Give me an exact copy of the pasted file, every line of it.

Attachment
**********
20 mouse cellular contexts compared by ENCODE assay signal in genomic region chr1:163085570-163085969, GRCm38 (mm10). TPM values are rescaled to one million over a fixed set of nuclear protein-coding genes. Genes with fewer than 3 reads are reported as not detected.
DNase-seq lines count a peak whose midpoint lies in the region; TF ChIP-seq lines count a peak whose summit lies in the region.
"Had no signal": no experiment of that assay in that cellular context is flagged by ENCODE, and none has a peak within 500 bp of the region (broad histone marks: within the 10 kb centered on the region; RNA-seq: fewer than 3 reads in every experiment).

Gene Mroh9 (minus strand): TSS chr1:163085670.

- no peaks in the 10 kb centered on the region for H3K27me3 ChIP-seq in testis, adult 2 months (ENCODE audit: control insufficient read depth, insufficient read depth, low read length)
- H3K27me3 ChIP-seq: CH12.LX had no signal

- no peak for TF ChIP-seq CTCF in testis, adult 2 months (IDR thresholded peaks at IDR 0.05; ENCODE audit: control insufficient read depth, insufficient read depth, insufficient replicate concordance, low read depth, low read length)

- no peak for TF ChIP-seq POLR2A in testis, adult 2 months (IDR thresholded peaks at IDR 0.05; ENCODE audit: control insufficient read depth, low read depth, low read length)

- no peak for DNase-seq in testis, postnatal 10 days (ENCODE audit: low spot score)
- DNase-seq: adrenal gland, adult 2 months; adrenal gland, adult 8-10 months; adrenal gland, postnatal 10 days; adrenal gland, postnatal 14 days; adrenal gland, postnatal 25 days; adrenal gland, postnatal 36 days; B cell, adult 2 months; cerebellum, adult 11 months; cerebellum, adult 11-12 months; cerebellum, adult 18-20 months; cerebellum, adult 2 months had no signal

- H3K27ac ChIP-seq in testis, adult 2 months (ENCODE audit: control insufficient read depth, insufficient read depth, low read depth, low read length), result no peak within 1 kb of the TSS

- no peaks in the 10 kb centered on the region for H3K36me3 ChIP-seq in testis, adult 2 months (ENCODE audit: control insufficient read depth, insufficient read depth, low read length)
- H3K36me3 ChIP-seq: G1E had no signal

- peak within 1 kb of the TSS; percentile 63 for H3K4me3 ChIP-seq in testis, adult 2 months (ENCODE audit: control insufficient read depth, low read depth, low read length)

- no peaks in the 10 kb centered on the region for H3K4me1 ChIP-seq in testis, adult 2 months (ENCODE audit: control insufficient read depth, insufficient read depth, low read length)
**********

20 mouse cellular contexts compared by ENCODE assay signal in genomic region chr1:163085570-163085969, GRCm38 (mm10). TPM values are rescaled to one million over a fixed set of nuclear protein-coding genes. Genes with fewer than 3 reads are reported as not detected.
DNase-seq lines count a peak whose midpoint lies in the region; TF ChIP-seq lines count a peak whose summit lies in the region.
"Had no signal": no experiment of that assay in that cellular context is flagged by ENCODE, and none has a peak within 500 bp of the region (broad histone marks: within the 10 kb centered on the region; RNA-seq: fewer than 3 reads in every experiment).

Gene Mroh9 (minus strand): TSS chr1:163085670.

- no peaks in the 10 kb centered on the region for H3K27me3 ChIP-seq in testis, adult 2 months (ENCODE audit: control insufficient read depth, insufficient read depth, low read length)
- H3K27me3 ChIP-seq: CH12.LX had no signal

- no peak for TF ChIP-seq CTCF in testis, adult 2 months (IDR thresholded peaks at IDR 0.05; ENCODE audit: control insufficient read depth, insufficient read depth, insufficient replicate concordance, low read depth, low read length)

- no peak for TF ChIP-seq POLR2A in testis, adult 2 months (IDR thresholded peaks at IDR 0.05; ENCODE audit: control insufficient read depth, low read depth, low read length)

- no peak for DNase-seq in testis, postnatal 10 days (ENCODE audit: low spot score)
- DNase-seq: adrenal gland, adult 2 months; adrenal gland, adult 8-10 months; adrenal gland, postnatal 10 days; adrenal gland, postnatal 14 days; adrenal gland, postnatal 25 days; adrenal gland, postnatal 36 days; B cell, adult 2 months; cerebellum, adult 11 months; cerebellum, adult 11-12 months; cerebellum, adult 18-20 months; cerebellum, adult 2 months had no signal

- H3K27ac ChIP-seq in testis, adult 2 months (ENCODE audit: control insufficient read depth, insufficient read depth, low read depth, low read length), result no peak within 1 kb of the TSS

- no peaks in the 10 kb centered on the region for H3K36me3 ChIP-seq in testis, adult 2 months (ENCODE audit: control insufficient read depth, insufficient read depth, low read length)
- H3K36me3 ChIP-seq: G1E had no signal

- peak within 1 kb of the TSS; percentile 63 for H3K4me3 ChIP-seq in testis, adult 2 months (ENCODE audit: control insufficient read depth, low read depth, low read length)

- no peaks in the 10 kb centered on the region for H3K4me1 ChIP-seq in testis, adult 2 months (ENCODE audit: control insufficient read depth, insufficient read depth, low read length)